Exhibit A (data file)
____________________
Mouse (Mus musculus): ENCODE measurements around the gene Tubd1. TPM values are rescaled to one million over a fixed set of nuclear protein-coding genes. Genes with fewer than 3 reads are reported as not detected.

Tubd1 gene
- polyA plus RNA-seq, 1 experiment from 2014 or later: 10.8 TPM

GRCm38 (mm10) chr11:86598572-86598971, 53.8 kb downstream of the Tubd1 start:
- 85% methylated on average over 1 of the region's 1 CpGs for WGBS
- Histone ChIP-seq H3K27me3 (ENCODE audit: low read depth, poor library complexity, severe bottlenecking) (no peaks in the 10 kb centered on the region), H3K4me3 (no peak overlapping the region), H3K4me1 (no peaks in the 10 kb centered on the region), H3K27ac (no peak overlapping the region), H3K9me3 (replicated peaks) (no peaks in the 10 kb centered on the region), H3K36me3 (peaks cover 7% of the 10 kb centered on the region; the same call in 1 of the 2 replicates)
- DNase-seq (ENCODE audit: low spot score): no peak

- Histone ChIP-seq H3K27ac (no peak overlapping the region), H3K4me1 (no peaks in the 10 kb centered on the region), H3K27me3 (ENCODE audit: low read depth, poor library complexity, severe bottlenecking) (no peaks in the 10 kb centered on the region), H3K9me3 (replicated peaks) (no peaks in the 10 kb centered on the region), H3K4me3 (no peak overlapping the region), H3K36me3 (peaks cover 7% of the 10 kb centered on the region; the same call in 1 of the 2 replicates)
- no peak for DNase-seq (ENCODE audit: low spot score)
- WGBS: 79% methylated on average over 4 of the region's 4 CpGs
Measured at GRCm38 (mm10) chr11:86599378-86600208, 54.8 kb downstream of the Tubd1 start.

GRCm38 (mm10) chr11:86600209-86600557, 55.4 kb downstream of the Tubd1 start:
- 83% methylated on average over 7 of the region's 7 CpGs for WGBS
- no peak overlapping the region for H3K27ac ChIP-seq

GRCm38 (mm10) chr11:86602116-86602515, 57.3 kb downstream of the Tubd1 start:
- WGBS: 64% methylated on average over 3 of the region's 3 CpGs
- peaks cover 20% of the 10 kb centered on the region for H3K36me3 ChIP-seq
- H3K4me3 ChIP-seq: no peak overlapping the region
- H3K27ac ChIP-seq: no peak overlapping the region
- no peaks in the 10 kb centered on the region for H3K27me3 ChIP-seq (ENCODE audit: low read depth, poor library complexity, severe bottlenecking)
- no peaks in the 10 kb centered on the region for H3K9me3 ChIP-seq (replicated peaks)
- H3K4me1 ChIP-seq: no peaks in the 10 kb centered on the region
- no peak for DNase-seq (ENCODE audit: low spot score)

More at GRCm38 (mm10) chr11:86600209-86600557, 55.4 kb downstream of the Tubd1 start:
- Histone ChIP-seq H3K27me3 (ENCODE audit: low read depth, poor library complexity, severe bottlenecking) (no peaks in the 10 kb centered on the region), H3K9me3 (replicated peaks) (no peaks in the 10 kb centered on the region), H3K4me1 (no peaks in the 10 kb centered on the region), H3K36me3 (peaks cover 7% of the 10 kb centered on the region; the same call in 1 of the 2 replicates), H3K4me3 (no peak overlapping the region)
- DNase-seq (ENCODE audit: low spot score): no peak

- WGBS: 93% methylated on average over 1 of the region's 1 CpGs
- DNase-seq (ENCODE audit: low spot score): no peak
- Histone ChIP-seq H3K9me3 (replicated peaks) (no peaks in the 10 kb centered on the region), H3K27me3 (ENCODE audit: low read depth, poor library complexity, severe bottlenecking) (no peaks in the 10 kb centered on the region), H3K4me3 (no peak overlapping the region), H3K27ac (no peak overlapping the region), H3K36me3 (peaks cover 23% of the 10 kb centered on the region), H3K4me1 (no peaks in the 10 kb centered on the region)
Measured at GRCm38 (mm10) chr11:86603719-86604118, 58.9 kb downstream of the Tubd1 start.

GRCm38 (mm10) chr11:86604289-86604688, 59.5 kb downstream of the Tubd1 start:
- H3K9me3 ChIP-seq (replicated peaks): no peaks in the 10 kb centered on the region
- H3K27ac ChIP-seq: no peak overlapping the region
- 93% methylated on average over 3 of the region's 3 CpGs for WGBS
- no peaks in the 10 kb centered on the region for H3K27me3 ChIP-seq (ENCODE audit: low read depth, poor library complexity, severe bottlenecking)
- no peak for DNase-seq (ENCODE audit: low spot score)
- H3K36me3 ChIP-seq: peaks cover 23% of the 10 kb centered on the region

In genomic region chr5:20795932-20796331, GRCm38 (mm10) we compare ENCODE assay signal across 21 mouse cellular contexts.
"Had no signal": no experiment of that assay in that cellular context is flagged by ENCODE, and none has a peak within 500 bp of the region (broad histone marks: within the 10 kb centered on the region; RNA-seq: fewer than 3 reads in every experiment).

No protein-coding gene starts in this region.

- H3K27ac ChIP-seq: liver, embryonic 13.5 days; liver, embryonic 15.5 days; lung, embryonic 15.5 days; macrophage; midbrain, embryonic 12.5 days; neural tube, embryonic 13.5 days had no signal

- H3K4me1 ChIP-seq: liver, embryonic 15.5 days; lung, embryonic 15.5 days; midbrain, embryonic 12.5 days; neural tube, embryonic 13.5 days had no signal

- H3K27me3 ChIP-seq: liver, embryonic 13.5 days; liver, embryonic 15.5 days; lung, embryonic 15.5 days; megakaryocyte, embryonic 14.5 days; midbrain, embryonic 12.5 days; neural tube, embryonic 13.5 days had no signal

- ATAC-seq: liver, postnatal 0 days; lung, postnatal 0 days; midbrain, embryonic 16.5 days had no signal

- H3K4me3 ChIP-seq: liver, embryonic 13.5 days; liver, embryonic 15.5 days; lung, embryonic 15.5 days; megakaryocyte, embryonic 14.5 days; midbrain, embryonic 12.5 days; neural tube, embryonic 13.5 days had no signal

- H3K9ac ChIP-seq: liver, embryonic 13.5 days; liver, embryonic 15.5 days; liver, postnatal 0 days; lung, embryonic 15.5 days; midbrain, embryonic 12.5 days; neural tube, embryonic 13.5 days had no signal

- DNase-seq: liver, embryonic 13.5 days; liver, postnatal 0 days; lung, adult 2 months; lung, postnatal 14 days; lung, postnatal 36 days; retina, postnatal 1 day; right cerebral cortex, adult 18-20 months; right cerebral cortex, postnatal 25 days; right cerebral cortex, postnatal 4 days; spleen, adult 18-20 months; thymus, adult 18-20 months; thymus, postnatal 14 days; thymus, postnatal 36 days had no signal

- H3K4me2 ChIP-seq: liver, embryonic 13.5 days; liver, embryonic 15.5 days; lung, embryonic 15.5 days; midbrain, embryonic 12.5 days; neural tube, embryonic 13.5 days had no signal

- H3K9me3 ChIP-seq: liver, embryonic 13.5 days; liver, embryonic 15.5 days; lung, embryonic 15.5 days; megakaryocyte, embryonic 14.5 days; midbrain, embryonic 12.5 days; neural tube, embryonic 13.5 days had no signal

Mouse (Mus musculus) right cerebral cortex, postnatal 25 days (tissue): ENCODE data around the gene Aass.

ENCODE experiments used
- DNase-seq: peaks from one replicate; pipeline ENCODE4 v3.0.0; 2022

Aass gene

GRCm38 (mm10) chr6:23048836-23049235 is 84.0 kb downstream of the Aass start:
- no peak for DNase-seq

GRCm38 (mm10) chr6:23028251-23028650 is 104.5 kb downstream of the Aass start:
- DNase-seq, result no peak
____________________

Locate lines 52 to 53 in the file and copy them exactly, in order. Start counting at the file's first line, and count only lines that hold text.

- DNase-seq: peaks from one replicate; pipeline ENCODE4 v3.0.0; 2022

Aass gene